U.S. Attacks Shiite Militia in Karbala
Military Releases 454 Detainees and Two Suspects in American's Death
By William Branigin
Washington Post Staff Writer
Friday, May 21, 2004; 4:10 PM
U.S. forces backed by tanks and aircraft pounded positions of a Shiite Muslim militia in the Iraqi shrine city of Karbala early today, killing at least 18 fighters who had been using holy sites as cover, the U.S. military said.
In Baghdad, the military announced the arrest of four persons in connection with the brutal murder of an American civilian, Nicholas Berg, who was beheaded by masked captors in a video that was posted on the Internet. Two of the four were subsequently released, and the other two were being questioned to determine whether they had any knowledge of the murder or involvement in it.
The military also announced the release of 454 detainees from Abu Ghraib prison, the scene of abuses by U.S. military guards, and said nearly 400 others are scheduled to be freed at the end of the month.
Later, the U.S-appointed Iraqi Governing Council condemned a raid on the home and offices of Ahmed Chalabi, a council member and longtime U.S. ally, by Iraqi police with support from U.S. troops and civilian advisers. The council said it would demand an explanation of Thursday's raid from the U.S. occupation authority in Iraq.
In Washington, the nation's top general defended the military's intelligence relationship with Chalabi's organization, which has received millions of dollars in U.S. funding over the years, including monthly payments of $335,000 to its intelligence arm that were recently halted.
Air Force Gen. Richard B. Myers, chairman of the Joint Chiefs of Staff, told a House Armed Services Committee hearing that U.S. military intelligence in Iraq appreciated the information it had received from Chalabi's Iraqi National Congress.
"That intelligence was accurate and useful in many cases," Myers said in response to questioning from skeptical Democratic congressmen. Asked by Rep. Jim Cooper (D-Tenn.) about allegations that Chalabi may have been an agent for Iran and "may have deliberately misled our nation for years," Myers said he knew only that Chalabi's organization "has provided intelligence . . . that saved soldiers' lives."
Asked "what changed" in the U.S. relationship with Chalabi, who had been known as the Pentagon's man in the Iraqi opposition to former president Saddam Hussein, Myers said, "I can't answer that."
In response to questioning from Rep. Tim Ryan (D-Ohio) -- who asked, regarding Chalabi, "Have we been duped by a con man?" -- Myers said, "I don't have the information that would allow me to make that judgment." He added, "People in the Iraqi National Congress have provided very good intelligence to our forces in Iraq that have prevented our forces from dying." He said he would be prepared to talk about Chalabi's relationship with Iran in a closed session.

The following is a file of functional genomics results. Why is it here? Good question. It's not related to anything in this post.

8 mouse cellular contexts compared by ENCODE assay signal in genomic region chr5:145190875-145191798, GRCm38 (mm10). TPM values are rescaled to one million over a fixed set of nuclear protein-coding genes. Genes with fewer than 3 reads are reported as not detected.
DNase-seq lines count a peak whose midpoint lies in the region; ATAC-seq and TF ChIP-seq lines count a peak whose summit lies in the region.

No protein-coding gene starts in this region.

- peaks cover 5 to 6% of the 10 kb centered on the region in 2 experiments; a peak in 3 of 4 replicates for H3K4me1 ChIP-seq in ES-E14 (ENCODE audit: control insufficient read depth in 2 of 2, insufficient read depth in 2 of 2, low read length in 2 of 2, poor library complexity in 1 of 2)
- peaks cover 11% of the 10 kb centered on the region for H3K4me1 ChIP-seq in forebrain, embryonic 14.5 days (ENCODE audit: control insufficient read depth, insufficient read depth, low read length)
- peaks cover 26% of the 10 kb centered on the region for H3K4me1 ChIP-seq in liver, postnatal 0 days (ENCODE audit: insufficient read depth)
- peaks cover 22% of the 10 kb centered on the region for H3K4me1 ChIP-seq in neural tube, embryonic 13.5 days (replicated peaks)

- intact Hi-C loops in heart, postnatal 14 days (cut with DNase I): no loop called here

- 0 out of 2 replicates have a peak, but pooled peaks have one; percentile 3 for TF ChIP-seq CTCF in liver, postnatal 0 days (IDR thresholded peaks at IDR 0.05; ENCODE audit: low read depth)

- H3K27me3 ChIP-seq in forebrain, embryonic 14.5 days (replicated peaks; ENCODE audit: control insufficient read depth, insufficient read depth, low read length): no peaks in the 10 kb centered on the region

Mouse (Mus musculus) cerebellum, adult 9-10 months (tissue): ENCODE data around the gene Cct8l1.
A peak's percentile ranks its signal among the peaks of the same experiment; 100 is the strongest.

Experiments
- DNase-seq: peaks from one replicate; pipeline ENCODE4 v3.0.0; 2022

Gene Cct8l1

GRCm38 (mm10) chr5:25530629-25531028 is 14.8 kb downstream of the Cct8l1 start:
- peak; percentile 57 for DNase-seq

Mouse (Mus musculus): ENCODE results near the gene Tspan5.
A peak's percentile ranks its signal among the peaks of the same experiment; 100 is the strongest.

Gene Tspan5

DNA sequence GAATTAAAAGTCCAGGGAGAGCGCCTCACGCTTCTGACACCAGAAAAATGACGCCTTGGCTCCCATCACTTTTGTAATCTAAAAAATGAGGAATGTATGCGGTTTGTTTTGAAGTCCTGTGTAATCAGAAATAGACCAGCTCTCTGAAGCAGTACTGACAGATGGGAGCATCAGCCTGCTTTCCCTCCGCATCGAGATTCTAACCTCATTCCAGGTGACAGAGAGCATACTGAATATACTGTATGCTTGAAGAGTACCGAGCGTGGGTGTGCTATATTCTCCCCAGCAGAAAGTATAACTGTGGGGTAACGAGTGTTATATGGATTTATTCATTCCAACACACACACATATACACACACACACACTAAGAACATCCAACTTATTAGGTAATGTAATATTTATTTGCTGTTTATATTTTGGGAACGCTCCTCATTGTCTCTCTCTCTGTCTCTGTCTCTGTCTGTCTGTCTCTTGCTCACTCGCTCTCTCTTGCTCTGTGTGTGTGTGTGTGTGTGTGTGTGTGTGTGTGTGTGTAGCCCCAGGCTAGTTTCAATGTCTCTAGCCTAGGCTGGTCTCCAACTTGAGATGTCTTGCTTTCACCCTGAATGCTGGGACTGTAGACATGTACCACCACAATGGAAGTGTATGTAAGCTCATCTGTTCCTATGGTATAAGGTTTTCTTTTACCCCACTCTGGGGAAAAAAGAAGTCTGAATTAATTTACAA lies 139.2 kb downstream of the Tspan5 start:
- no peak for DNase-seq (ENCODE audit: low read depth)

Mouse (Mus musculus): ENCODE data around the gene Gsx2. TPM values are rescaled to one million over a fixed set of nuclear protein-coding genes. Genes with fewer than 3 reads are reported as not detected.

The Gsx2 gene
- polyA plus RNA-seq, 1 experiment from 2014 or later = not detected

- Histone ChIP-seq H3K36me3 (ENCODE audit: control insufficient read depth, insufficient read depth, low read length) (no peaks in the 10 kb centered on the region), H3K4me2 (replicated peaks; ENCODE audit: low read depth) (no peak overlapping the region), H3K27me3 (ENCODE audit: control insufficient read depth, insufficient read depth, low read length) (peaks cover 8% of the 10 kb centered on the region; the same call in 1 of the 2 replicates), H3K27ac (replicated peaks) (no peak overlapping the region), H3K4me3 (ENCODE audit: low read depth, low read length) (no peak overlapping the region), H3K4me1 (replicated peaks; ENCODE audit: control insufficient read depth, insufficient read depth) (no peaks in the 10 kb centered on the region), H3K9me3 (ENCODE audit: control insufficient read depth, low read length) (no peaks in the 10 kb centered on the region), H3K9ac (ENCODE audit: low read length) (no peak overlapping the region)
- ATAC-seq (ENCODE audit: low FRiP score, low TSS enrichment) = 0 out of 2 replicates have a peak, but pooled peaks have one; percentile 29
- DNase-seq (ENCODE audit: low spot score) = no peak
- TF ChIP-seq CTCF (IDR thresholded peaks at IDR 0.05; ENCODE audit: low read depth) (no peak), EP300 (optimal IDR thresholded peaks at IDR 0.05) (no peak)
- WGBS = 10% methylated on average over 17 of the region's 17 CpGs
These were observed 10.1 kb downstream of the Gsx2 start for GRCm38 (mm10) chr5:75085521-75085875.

At a press briefing in Baghdad, Army Brig. Gen. Mark Kimmitt, the chief U.S. military spokesman in Iraq, said U.S. soldiers were involved in the raid on Chalabi's offices only to provide an "outer cordon" to maintain security for the Iraqi police and to prevent any "collateral violence."
Daniel Senor, a spokesman for the Coalition Provisional Authority, denied that any plainclothes personnel from the CIA, FBI or Defense Intelligence Agency participated in the raid. He said private American contractors who work for the Iraqi Interior Ministry were present "to observe and advise the Iraqi police during this operation, as they do on numerous operations." He said an American woman who identified herself as an employee of the Iraqi National Congress was also on the scene.
The American contractors, Senor said, "were not there at the direction of the coalition."
Kimmitt said U.S. forces in Karbala, burial place of Hussein, the grandson of the prophet Muhammad, came under heavy fire from rebel militiamen as the American soldiers were covering a withdrawal from the Mukhayam mosque in the center of Karbala. Kimmitt said the militiamen fired rocket-propelled grenades from a building directly across the street from the city's main holy shrine.
The U.S. soldiers called in an AC-130 gunship to direct precise fire against the militia position to avoid "any collateral damage on the holy shrines," Kimmitt said. He said the AC-130 was used again in a "sustained engagement" in the northern part of the city, where militiamen directed "multiple RPG attacks" against U.S. troops in the afternoon.
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